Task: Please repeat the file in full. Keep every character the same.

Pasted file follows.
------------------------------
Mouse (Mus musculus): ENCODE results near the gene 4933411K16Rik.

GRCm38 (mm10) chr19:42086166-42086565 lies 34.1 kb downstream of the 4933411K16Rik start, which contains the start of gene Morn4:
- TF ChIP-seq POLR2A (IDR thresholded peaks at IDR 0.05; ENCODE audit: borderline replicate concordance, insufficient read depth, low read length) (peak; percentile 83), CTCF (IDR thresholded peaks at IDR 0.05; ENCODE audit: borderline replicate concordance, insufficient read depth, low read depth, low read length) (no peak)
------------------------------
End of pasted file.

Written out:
Mouse (Mus musculus): ENCODE results near the gene 4933411K16Rik.

GRCm38 (mm10) chr19:42086166-42086565 lies 34.1 kb downstream of the 4933411K16Rik start, which contains the start of gene Morn4:
- TF ChIP-seq POLR2A (IDR thresholded peaks at IDR 0.05; ENCODE audit: borderline replicate concordance, insufficient read depth, low read length) (peak; percentile 83), CTCF (IDR thresholded peaks at IDR 0.05; ENCODE audit: borderline replicate concordance, insufficient read depth, low read depth, low read length) (no peak)